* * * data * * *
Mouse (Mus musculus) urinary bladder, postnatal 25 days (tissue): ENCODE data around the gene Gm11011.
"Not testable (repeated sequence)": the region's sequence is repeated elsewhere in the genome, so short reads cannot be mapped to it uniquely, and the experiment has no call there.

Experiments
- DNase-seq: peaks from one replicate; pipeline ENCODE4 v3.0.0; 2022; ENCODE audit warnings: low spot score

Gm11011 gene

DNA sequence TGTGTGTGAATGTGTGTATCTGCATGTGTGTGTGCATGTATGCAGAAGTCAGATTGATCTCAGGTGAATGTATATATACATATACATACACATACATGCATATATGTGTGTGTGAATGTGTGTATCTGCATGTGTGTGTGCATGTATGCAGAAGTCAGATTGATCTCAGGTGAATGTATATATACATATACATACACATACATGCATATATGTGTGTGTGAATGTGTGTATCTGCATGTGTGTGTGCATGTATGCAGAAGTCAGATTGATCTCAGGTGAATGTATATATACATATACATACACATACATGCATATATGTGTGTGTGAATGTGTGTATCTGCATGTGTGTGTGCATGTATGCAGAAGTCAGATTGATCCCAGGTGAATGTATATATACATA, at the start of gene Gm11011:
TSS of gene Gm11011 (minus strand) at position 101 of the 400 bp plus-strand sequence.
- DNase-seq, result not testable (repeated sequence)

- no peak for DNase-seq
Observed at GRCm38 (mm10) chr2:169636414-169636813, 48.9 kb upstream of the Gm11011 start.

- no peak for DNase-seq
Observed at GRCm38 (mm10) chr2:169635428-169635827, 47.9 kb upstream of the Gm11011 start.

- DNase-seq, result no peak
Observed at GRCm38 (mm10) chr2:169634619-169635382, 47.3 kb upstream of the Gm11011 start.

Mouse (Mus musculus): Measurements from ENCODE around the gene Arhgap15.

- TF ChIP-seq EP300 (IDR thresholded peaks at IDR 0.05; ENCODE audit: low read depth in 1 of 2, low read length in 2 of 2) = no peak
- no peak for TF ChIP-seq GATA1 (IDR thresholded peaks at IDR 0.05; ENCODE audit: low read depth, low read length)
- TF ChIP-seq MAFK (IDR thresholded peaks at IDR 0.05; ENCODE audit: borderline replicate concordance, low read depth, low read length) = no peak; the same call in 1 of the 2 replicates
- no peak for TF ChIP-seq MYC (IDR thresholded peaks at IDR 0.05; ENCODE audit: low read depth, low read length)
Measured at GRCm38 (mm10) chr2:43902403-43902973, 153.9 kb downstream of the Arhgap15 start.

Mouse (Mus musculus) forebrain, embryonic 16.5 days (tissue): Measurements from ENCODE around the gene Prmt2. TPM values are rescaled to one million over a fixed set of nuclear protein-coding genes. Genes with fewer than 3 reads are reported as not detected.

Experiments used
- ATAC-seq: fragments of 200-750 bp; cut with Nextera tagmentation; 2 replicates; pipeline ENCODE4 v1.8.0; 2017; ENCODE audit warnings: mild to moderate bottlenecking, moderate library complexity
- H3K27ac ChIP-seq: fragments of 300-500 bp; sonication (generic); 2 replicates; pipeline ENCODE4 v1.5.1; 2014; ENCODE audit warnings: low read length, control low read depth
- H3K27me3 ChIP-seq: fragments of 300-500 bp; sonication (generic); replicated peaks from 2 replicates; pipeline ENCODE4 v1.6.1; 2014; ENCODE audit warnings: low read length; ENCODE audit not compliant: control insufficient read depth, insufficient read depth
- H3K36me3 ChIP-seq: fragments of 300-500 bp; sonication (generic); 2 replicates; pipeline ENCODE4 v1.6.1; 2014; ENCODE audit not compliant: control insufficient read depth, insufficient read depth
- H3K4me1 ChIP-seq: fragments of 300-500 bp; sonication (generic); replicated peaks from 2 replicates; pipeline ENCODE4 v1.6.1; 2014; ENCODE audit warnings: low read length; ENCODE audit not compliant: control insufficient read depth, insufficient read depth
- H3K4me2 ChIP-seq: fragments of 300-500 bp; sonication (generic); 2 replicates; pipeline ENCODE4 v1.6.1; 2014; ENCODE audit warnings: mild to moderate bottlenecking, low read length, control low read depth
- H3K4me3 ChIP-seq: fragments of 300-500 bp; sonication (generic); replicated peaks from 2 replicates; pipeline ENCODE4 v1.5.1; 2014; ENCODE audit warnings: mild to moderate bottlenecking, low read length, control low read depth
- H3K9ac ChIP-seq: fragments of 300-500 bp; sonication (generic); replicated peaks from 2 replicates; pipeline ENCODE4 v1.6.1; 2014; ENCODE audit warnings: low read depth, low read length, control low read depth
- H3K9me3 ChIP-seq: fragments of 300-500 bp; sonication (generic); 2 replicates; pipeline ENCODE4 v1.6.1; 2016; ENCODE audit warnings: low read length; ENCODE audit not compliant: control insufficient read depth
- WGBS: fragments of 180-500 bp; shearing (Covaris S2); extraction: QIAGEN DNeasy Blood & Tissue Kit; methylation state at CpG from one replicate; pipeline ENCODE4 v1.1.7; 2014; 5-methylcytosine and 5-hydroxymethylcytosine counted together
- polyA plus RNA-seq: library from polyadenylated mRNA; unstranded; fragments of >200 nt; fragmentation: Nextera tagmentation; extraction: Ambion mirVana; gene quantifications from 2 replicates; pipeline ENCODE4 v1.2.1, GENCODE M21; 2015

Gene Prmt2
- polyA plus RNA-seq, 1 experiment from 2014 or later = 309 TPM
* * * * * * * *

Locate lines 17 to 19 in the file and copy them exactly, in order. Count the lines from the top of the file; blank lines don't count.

- no peak for TF ChIP-seq GATA1 (IDR thresholded peaks at IDR 0.05; ENCODE audit: low read depth, low read length)
- TF ChIP-seq MAFK (IDR thresholded peaks at IDR 0.05; ENCODE audit: borderline replicate concordance, low read depth, low read length) = no peak; the same call in 1 of the 2 replicates
- no peak for TF ChIP-seq MYC (IDR thresholded peaks at IDR 0.05; ENCODE audit: low read depth, low read length)